The head of state meets volunteers and mayors of the areas affected by bad weather: the governor Stefano Bonaccini welcomes him. "Fundamental territory for Italy, there will be consensus and constant support: you will make it with everyone's help"
"Italy is close to you and you will not be alone in the reconstruction which must be fast". Sergio Matterella is visiting the areas affected by bad weather in Emilia-Romagna, to meet the volunteers who worked during the emergency and the mayors of numerous municipalities in the area. The itinerary of the head of state started from Modigliana, where he was welcomed by the president of Emilia-Romagna Stefano Bonaccini and the mayor Giancarlo Jader Dardi. The program then envisaged a passage to Forlì, then in the afternoon the stages of Cesena, Lugo, Ravenna thus arriving in Faenza, the final destination.
"I know you will make it with the help of the state, of the government, I know you will make it because this is the will of these districts", said the President of the Republic speaking in the city of Forlì. "What I would like to tell you is that all of Italy is close to you and you will not be alone in this important work which must be fast. This territory is a very important element, fundamental for the life of Italy: it is for its economy, for its history", he continued in front of hundreds of people with the tricolor. "You can be sure, there will be all the consensus and constant support. Not only in these days, but also in the future, because this is work to be done quickly, and it will require a lot of effort, it will require commitment. But you won't be alone in this."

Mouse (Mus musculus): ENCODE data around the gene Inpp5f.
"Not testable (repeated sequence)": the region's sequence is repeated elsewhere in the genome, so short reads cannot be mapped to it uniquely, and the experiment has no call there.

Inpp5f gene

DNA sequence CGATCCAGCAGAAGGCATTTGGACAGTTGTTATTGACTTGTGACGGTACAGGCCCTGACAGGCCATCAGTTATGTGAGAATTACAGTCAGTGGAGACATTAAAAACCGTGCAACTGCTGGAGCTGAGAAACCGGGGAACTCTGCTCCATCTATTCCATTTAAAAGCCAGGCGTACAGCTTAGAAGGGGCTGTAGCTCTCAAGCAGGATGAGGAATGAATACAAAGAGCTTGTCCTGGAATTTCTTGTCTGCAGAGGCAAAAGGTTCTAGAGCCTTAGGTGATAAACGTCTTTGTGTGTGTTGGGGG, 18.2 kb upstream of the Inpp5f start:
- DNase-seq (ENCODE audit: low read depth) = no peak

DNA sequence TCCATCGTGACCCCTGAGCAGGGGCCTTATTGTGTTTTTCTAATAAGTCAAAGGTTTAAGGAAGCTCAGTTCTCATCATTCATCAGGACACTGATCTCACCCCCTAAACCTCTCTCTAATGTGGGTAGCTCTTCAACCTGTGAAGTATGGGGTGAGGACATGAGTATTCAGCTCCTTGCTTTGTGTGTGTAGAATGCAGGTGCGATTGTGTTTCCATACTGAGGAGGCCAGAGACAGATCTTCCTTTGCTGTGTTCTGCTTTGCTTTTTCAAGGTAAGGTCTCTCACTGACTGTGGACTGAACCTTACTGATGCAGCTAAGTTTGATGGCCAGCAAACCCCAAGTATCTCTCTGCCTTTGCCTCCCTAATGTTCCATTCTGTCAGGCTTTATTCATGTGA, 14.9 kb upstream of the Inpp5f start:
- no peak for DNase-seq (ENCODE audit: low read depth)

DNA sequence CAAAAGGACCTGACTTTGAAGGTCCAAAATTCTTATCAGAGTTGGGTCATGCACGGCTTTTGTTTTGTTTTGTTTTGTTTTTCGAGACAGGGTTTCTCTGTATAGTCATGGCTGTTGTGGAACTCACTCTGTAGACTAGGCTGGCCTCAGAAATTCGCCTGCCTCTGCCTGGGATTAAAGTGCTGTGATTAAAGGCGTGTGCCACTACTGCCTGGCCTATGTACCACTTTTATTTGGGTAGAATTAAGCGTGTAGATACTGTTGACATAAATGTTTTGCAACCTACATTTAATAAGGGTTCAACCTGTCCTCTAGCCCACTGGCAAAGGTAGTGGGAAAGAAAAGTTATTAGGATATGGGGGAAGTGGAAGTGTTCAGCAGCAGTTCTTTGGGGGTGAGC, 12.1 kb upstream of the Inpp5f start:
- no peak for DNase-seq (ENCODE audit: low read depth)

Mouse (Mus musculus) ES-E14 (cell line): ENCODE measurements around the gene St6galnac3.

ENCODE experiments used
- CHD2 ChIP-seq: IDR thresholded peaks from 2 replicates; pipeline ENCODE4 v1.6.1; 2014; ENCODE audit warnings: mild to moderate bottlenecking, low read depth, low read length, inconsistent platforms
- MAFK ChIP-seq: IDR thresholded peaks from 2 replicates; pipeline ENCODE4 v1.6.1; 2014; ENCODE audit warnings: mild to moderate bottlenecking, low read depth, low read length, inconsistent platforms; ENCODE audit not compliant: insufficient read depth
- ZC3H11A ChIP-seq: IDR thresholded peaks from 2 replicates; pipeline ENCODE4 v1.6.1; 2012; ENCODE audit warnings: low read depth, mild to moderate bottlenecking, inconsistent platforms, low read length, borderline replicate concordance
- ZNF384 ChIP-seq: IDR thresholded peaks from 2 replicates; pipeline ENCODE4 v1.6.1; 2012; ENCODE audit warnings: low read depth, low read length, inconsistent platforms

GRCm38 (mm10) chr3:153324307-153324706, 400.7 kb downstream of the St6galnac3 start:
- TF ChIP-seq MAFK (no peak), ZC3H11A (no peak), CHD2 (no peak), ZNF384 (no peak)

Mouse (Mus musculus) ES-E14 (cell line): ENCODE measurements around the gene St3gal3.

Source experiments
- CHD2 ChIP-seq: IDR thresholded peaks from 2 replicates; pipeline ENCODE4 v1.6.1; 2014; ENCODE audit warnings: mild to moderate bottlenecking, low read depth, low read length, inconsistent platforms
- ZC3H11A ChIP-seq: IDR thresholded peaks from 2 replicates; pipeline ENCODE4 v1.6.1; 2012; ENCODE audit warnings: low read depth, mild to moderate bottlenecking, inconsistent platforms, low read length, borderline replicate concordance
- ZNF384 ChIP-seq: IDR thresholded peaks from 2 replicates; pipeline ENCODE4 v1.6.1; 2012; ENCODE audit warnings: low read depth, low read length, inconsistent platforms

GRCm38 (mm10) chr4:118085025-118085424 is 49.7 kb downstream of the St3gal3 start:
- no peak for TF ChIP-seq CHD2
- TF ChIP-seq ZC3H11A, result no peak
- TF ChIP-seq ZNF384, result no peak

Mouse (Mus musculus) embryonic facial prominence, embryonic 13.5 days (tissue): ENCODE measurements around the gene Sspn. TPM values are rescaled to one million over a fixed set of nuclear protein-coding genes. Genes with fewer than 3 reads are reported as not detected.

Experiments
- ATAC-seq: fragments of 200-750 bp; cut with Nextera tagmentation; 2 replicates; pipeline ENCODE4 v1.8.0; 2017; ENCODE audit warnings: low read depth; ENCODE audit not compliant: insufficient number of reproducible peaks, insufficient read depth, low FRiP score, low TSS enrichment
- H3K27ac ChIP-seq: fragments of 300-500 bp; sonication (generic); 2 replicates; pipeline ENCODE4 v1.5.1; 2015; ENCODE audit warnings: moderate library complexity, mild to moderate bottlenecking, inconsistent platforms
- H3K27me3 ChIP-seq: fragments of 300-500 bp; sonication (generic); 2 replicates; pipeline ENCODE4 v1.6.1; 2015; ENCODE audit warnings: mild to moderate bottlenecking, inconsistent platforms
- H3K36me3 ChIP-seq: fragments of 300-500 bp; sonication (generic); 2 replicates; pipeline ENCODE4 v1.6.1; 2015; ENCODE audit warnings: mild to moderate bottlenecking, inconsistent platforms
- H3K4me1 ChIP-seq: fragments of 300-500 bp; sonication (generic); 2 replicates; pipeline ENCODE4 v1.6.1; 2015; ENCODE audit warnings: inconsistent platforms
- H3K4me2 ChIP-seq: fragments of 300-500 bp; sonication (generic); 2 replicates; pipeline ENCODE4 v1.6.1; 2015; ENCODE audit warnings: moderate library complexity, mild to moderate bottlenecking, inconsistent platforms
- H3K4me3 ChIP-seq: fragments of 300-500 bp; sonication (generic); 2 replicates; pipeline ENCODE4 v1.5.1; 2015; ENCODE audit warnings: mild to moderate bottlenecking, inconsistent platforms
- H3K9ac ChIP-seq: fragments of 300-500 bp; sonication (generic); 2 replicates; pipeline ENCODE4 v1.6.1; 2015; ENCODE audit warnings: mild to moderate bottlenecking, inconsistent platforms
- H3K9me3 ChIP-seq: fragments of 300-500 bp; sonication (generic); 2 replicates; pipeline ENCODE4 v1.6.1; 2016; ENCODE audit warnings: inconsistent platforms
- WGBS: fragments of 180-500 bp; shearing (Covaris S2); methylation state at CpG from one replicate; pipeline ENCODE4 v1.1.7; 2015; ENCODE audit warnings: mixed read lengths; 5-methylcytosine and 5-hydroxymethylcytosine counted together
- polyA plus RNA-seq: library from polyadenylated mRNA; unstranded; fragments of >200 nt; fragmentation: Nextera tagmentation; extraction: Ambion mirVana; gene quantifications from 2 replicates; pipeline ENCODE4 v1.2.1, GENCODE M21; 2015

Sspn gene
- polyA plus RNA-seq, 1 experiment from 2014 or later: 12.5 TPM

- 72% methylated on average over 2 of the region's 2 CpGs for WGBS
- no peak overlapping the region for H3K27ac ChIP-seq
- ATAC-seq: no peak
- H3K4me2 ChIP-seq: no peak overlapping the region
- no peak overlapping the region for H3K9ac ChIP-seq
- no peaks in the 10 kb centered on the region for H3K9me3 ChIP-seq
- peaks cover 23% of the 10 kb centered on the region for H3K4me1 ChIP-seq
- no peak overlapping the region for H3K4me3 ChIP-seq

Previously, thanks had already arrived from the governor of Emilia-Romagna, Stefano Bonaccini: "I think it is a beautiful message to the people and populations because the President of the Republic enjoys esteem, respect, for all that he has been able to demonstrate and is demonstrating". Mattarella also then announced that the sums of the Paul VI Prize, presented to him by Pope Francis, will be donated to the John XXIII Community and its shelters affected by the floods.